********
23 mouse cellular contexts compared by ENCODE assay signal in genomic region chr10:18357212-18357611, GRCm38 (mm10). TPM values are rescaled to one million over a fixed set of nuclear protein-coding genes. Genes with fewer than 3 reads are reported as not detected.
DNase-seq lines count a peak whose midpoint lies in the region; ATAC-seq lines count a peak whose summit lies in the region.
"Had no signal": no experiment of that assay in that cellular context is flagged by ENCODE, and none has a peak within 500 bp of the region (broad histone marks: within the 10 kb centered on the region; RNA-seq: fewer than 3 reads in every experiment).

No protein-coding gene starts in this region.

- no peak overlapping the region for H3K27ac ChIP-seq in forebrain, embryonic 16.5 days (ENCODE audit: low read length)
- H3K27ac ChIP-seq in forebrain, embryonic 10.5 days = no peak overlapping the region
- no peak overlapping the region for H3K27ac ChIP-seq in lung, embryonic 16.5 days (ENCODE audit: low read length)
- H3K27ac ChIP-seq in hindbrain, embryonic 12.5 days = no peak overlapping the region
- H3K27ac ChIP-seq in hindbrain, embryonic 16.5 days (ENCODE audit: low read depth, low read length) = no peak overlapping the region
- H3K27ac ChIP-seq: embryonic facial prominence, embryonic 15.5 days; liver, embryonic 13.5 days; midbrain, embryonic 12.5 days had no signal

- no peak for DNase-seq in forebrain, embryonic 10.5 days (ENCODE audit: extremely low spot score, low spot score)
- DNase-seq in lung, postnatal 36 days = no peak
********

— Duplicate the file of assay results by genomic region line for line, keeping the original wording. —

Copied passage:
23 mouse cellular contexts compared by ENCODE assay signal in genomic region chr10:18357212-18357611, GRCm38 (mm10). TPM values are rescaled to one million over a fixed set of nuclear protein-coding genes. Genes with fewer than 3 reads are reported as not detected.
DNase-seq lines count a peak whose midpoint lies in the region; ATAC-seq lines count a peak whose summit lies in the region.
"Had no signal": no experiment of that assay in that cellular context is flagged by ENCODE, and none has a peak within 500 bp of the region (broad histone marks: within the 10 kb centered on the region; RNA-seq: fewer than 3 reads in every experiment).

No protein-coding gene starts in this region.

- no peak overlapping the region for H3K27ac ChIP-seq in forebrain, embryonic 16.5 days (ENCODE audit: low read length)
- H3K27ac ChIP-seq in forebrain, embryonic 10.5 days = no peak overlapping the region
- no peak overlapping the region for H3K27ac ChIP-seq in lung, embryonic 16.5 days (ENCODE audit: low read length)
- H3K27ac ChIP-seq in hindbrain, embryonic 12.5 days = no peak overlapping the region
- H3K27ac ChIP-seq in hindbrain, embryonic 16.5 days (ENCODE audit: low read depth, low read length) = no peak overlapping the region
- H3K27ac ChIP-seq: embryonic facial prominence, embryonic 15.5 days; liver, embryonic 13.5 days; midbrain, embryonic 12.5 days had no signal

- no peak for DNase-seq in forebrain, embryonic 10.5 days (ENCODE audit: extremely low spot score, low spot score)
- DNase-seq in lung, postnatal 36 days = no peak